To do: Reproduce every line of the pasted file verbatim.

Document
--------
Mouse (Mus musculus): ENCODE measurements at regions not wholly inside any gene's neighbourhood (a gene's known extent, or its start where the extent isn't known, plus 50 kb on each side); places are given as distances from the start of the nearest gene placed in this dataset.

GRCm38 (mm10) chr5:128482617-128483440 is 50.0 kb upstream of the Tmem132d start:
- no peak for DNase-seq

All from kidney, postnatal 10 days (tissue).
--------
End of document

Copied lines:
Mouse (Mus musculus): ENCODE measurements at regions not wholly inside any gene's neighbourhood (a gene's known extent, or its start where the extent isn't known, plus 50 kb on each side); places are given as distances from the start of the nearest gene placed in this dataset.

GRCm38 (mm10) chr5:128482617-128483440 is 50.0 kb upstream of the Tmem132d start:
- no peak for DNase-seq

All from kidney, postnatal 10 days (tissue).